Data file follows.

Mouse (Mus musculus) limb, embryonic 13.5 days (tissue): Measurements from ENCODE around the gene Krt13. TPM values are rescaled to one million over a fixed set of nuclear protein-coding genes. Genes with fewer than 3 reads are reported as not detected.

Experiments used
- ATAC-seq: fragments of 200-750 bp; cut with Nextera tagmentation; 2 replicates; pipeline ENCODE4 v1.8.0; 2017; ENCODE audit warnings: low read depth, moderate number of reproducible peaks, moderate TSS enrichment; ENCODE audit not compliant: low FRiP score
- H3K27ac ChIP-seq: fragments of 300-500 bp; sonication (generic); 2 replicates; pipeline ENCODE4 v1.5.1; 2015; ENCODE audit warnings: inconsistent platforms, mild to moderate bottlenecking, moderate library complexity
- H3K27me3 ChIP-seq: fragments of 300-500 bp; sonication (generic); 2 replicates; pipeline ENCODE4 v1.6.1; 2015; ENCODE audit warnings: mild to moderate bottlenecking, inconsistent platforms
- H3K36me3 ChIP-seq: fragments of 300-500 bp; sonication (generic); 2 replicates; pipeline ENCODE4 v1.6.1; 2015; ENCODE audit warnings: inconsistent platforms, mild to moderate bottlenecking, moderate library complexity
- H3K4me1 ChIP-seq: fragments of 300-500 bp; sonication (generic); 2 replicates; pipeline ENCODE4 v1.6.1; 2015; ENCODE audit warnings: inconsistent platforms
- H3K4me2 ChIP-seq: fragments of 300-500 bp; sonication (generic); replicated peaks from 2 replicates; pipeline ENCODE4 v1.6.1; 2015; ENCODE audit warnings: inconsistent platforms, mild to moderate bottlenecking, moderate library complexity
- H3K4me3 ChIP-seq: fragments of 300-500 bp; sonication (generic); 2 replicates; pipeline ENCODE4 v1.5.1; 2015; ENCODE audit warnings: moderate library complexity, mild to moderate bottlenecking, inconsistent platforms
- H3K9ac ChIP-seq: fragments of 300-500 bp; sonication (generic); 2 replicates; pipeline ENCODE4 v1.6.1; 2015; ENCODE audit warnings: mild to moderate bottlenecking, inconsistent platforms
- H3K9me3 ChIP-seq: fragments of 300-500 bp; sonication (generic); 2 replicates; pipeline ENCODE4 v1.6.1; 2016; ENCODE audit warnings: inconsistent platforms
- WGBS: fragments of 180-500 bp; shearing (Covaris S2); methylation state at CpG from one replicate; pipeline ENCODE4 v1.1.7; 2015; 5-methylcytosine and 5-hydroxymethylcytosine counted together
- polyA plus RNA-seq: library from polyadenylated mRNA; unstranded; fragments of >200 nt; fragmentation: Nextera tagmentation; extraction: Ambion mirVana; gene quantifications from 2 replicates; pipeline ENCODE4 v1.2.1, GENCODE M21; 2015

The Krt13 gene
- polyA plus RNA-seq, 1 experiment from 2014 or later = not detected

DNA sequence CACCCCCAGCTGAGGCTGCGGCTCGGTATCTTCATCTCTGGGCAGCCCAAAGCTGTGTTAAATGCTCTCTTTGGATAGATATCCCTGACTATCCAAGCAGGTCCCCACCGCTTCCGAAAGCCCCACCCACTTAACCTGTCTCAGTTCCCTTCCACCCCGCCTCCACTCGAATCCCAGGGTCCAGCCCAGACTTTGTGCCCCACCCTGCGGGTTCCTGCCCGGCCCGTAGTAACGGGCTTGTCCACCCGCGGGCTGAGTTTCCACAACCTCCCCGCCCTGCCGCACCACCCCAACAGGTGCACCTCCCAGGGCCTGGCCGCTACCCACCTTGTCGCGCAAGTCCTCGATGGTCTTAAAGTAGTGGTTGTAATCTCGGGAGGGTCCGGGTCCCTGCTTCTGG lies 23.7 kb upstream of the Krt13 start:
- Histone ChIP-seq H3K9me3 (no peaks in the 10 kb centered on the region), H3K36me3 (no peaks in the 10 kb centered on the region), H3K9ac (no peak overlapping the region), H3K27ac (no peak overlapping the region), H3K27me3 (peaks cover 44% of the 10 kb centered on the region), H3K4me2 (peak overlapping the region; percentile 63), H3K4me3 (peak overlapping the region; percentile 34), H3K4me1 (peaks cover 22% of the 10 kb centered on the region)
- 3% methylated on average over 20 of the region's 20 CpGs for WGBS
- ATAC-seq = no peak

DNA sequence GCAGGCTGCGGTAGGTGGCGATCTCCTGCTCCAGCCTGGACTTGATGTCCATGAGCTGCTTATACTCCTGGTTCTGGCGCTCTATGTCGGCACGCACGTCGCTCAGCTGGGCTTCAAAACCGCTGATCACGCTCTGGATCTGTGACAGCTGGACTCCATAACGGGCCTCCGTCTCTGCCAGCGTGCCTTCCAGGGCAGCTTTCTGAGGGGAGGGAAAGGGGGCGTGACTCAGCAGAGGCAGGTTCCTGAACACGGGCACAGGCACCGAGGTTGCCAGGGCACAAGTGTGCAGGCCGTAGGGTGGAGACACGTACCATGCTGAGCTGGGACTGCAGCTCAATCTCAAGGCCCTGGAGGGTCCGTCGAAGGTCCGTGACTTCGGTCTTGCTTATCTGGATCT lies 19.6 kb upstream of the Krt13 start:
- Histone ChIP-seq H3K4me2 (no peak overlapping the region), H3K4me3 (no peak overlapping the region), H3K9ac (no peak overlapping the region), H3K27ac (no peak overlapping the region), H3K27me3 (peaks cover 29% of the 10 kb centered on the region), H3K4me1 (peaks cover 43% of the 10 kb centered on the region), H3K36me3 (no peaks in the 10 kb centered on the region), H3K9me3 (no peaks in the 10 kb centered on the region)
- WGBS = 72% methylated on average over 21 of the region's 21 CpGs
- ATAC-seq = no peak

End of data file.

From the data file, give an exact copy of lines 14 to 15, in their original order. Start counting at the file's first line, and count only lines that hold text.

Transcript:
The Krt13 gene
- polyA plus RNA-seq, 1 experiment from 2014 or later = not detected